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05.25.16 | Detroit Economic Club
Chairman and Chief Executive Officer
Thank you, Joe. And good afternoon, everyone. I appreciate the opportunity to speak at one of the country’s most distinguished forums. I was also quite impressed at meeting all the outstanding young students. Detroit has a lot of good things going on.
It’s a long way between here and Houston, the energy capital – nearly 2,200 miles. But thanks to the interrelated U.S. economy, we’re practically neighbors.
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ConocoPhillips supplies natural gas to your local utility company, DTE Energy. As well as to Muskegon Development, Vector Pipeline, Great Lakes Transmission and North Bay Energy. So Michigan is home to several of our valued customers.
We in turn are one of your customers. Michigan companies supply us with oil and gas field services, chemicals, synthetic lube oil, machinery seals, communications services, engineering software, engine filters, HVAC equipment, consulting services, electrical products and university-level research.
Our suppliers – I’ll only mention a few – include Atlas Oil, Chemtrade, Pro-Seal, Silversmith, Altair, Outerwears, Boll Filter, IMECO, SafetyServe and Integrated Security Corp.
We contribute to nearly a half-dozen universities here. We also lease quite a few trucks that are made in the U.S.A.
As an engineer, I feel at home here. Detroit ranks second in the nation in engineers per capita – second only to Silicon Valley. And who doesn’t love American muscle cars? I still have my Dad’s ’67 Mustang convertible, and a ’63 Corvette Sting-Ray split-window coupe. There could be a Charger in my future one day.
So we in Detroit and Houston depend on each other. We have a lot in common, and a lot to talk about. I’m here today to discuss:
Oil and Gas Touch our Lives in Countless Ways
Oil & gas in the medical industry
Oil & gas in your home
I’ll start by saying that you’d probably be surprised at how many times oil and natural gas touch our lives each day.
Most people use gasoline or diesel fuel in transportation. Natural gas heats three out of every four homes in Michigan. And just over one-tenth of your electricity comes from burning natural gas.
Our products serve as raw materials in thousands of plastic goods, fertilizers to grow foods, synthetic fabrics for clothing and furniture, asphalt for roads, household cleaning products, medicine, lubricants, car tires and even cosmetics.
In other words, oil and natural gas are vital to modern life. Nothing else can replace them in these multiple uses. As for energy, the renewable sources can’t come on fast enough to replace them for decades to come. Since transitions in energy sources typically take a half-century or more, oil and natural gas will remain part of the energy future.
The Energy Renaissance Will Continue
Considering these realities, I have good news. The U.S. energy renaissance is not going away – despite the current downturn in oil and gas prices. In just over a decade, the U.S. has gone from energy shortage to abundance. That’s thanks to our relatively new ability to recover oil and natural gas from shale rock.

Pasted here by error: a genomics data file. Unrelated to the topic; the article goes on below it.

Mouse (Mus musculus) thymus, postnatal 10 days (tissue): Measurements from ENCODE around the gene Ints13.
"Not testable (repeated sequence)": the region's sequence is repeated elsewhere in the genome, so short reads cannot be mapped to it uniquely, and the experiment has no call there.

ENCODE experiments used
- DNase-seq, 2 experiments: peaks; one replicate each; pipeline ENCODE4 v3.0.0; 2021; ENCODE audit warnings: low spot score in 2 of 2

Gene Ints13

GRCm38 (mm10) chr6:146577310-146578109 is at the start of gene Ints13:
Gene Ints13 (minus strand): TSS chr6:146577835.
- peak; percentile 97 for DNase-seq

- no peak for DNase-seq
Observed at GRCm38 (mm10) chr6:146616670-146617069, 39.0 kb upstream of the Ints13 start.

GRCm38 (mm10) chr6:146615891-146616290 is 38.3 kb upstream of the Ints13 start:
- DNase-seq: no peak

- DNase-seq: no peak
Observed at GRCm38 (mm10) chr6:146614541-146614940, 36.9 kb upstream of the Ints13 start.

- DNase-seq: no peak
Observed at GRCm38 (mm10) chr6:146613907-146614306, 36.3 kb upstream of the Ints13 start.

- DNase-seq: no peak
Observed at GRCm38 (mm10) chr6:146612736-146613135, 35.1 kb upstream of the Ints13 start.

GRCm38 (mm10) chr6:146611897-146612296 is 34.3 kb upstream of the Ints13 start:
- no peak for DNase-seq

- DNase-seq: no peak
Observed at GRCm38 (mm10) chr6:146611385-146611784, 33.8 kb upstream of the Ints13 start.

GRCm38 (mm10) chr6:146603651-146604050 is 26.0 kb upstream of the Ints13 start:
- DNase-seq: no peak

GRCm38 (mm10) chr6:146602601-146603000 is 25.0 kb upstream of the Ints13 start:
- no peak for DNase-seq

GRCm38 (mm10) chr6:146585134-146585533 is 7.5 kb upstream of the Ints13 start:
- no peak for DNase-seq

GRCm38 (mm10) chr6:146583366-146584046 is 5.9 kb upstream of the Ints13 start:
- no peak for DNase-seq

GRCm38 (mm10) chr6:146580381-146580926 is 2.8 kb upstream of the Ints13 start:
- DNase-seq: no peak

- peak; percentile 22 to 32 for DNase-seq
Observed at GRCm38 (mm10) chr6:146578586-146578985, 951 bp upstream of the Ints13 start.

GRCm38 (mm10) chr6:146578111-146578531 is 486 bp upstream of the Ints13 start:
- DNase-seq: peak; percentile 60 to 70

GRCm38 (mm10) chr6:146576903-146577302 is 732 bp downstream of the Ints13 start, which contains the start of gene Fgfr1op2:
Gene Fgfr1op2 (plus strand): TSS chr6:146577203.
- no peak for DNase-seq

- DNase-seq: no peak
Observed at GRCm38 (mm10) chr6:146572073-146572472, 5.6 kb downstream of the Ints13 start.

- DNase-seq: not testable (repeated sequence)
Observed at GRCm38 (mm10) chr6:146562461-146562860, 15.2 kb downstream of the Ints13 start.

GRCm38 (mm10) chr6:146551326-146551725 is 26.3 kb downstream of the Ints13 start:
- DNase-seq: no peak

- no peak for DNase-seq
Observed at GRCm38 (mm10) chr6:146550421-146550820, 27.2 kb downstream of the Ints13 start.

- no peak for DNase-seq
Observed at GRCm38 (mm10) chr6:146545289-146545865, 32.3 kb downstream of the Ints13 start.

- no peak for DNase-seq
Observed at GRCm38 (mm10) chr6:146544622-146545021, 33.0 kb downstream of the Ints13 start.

U.S. liquids production is up six million barrels a day since 2008, or 89 percent. Our liquids reserves are at record levels, with plenty of resources awaiting future development.
As for natural gas, the U.S. and Canada together now have a century of potential supply. In the Mid-Atlantic and Northeast, the Marcellus Shale is so big that pipelines are being reversed to ship gas from there to the Midwest and South.
This fundamental transformation has returned the U.S. to world leadership in oil and gas production – at least until the recent downturn. It has cut oil and gas imports dramatically from their mid-2000s peak, improving the trade balance. And even exports of oil and liquefied natural gas have begun. All these factors have strengthened U.S. influence in diplomatic circles and the global energy market.
America Has Benefitted
The renaissance brought real benefits to consumers and business. For example, factoring out inflation, Detroit’s current gasoline price of $2.25 a gallon equals 28 cents at the pump in 1962 – the year I was born.1 So it’s the good old days all over again. This has helped U.S. auto sales reach new records.
Home heating and electricity bills are also down, even though natural gas demand is at record levels – and growing. Fortunately, U.S. gas reserves are also at record highs – and also growing. Shale has made a flood of gas available at low development costs. So natural gas is trading at prices around $2 per million Btus. That’s one-fifth of its price in 2008.As a result, the energy-intensive industries have benefited from the renaissance – auto manufacturing, aluminum, iron and steel, cement, glass, oil refining, chemicals, paper products, foods and fertilizer. Manufacturing uses nearly a third of all the energy consumed in the U.S.2 A new study for the National Association of Manufacturers found that affordable U.S. natural gas has encouraged manufacturing growth and job creation.3 And Michigan is helping lead the way. Detroit ranks first in manufacturing job growth since 2009.4 Our abundant, affordable energy is helping give U.S. manufacturers a competitive advantage.
Meanwhile, the domestic oil and gas industry was becoming a key to U.S. prosperity. Over the past decade, the industry invested $100-to-$200 billion a year in North American exploration and production.5 Even earnings from overseas came back here for reinvestment – a reversal of past practice.